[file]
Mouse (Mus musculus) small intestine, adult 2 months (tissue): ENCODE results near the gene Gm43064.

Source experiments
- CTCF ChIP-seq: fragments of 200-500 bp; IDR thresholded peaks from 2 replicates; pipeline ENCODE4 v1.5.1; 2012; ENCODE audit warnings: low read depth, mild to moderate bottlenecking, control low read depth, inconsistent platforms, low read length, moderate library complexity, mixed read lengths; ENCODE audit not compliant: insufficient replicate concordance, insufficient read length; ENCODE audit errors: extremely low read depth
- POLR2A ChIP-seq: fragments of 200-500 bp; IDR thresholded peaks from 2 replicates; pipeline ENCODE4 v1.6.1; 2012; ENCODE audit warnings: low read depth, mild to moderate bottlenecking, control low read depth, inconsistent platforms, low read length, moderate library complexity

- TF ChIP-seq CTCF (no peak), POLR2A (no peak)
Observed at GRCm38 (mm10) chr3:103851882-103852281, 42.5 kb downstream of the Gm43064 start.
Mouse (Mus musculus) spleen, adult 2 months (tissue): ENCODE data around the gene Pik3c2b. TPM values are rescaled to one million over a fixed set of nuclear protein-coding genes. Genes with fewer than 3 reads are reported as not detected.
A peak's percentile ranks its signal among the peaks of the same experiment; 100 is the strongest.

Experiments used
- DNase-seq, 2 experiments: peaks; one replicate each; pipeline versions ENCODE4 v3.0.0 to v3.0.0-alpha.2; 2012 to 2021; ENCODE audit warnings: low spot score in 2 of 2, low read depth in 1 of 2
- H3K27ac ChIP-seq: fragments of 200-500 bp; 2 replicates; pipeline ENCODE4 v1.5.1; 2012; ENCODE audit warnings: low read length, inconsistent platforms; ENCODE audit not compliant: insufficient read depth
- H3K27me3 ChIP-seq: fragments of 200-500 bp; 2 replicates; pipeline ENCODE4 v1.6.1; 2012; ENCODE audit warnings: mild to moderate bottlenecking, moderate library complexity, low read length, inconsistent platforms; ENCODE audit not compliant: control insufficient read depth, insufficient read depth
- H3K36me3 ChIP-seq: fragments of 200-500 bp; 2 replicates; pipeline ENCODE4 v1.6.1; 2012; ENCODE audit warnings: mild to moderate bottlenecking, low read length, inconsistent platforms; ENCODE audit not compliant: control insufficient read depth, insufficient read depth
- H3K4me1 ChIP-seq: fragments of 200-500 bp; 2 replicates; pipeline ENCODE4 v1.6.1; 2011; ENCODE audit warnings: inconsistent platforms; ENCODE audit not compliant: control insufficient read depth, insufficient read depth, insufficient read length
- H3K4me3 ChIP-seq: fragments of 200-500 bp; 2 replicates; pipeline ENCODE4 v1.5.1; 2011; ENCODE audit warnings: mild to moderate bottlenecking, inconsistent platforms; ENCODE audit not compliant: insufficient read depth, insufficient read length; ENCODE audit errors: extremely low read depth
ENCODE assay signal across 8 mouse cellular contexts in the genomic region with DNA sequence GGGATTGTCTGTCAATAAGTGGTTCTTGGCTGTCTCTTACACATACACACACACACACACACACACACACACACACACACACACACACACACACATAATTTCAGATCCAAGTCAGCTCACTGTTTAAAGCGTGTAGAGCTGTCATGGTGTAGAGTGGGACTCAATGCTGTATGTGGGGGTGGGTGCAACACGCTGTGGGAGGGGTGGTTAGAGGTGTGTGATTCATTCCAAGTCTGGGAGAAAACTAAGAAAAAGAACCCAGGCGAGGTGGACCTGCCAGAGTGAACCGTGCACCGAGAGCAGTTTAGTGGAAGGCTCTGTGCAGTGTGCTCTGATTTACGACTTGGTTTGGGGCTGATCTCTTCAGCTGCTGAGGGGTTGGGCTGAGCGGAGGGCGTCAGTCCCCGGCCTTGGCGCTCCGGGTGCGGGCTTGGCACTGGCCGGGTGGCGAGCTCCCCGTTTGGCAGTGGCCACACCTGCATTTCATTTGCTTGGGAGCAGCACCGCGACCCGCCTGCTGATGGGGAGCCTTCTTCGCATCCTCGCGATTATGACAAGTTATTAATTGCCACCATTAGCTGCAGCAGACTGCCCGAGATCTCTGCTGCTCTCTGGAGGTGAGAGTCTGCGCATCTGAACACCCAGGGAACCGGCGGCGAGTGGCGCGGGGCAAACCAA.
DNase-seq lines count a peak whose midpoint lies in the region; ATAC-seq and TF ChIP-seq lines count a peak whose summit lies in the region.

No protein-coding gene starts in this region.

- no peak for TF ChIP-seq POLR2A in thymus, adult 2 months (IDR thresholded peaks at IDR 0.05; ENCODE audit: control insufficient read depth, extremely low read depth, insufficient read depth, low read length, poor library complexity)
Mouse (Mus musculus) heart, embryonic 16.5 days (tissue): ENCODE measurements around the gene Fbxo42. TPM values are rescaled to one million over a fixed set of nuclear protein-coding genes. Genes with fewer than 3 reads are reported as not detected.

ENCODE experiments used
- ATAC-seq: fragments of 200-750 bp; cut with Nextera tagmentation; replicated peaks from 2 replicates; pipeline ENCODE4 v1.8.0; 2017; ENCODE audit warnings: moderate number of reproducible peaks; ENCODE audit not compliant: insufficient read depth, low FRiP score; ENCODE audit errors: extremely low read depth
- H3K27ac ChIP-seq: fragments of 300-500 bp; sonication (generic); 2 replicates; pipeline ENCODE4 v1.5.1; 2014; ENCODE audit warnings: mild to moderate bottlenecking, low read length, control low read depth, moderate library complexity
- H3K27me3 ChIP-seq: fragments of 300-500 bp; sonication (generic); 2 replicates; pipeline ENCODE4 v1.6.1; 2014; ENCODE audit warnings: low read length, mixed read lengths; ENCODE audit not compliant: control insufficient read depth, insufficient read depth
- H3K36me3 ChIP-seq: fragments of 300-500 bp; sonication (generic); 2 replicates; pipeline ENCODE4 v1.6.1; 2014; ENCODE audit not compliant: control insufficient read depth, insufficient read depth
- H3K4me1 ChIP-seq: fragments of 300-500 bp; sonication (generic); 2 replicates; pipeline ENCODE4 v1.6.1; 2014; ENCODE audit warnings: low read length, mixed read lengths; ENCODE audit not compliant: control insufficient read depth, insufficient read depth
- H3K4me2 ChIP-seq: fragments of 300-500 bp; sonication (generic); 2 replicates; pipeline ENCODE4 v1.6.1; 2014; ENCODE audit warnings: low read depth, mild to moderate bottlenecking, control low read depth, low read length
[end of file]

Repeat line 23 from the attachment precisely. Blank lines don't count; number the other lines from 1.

- H3K27ac ChIP-seq: fragments of 300-500 bp; sonication (generic); 2 replicates; pipeline ENCODE4 v1.5.1; 2014; ENCODE audit warnings: mild to moderate bottlenecking, low read length, control low read depth, moderate library complexity